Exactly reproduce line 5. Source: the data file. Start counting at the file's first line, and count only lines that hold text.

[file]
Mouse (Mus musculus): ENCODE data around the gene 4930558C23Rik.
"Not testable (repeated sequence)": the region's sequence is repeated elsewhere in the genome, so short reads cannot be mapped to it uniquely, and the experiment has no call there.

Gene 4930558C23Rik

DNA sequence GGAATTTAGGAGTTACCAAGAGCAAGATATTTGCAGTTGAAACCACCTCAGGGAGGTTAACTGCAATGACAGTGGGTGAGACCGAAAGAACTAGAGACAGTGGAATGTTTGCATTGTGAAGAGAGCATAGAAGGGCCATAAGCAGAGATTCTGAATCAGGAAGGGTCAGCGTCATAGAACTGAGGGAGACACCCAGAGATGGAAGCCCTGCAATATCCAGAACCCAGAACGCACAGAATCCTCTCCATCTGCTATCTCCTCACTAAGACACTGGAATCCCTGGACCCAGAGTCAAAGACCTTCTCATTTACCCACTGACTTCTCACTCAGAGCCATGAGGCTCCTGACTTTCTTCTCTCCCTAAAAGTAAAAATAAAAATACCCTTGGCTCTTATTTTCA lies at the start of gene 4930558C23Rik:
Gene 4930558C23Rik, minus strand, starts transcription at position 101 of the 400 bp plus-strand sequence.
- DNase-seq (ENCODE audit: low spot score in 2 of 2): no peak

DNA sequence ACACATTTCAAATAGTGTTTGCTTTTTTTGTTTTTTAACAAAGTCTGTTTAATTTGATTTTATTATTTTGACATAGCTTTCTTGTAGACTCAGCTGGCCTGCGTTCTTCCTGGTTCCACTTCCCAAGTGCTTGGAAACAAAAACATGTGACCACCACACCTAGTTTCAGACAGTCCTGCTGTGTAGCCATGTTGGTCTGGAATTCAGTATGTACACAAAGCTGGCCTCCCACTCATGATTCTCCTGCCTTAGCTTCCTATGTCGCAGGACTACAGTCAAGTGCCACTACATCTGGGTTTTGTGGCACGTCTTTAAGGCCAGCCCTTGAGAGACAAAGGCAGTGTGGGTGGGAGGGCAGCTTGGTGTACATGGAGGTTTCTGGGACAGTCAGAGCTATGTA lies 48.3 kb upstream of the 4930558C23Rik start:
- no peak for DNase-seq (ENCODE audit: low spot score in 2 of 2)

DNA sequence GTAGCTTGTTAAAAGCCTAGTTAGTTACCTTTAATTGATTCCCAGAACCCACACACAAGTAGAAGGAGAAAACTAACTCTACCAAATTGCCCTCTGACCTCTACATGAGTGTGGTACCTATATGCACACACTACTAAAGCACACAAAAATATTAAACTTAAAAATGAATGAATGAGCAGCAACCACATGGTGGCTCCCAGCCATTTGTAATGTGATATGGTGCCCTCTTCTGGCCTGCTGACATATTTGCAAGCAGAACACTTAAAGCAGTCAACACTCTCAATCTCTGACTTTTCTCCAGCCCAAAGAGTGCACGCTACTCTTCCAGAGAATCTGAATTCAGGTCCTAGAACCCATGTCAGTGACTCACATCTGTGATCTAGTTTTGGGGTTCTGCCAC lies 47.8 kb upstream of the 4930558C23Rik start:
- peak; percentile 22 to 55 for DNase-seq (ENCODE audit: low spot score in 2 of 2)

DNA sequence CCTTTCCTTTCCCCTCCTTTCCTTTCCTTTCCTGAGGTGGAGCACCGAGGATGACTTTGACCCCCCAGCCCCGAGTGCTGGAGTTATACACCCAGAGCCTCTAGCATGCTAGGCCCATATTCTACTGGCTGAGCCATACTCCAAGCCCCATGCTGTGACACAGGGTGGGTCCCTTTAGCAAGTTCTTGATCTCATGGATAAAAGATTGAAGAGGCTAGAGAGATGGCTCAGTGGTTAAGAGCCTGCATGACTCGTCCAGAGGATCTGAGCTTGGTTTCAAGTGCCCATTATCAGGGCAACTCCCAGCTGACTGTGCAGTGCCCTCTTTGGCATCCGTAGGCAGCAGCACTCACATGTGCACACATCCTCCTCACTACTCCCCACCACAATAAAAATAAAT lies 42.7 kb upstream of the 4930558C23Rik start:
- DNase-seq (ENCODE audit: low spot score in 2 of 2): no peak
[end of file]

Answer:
Gene 4930558C23Rik, minus strand, starts transcription at position 101 of the 400 bp plus-strand sequence.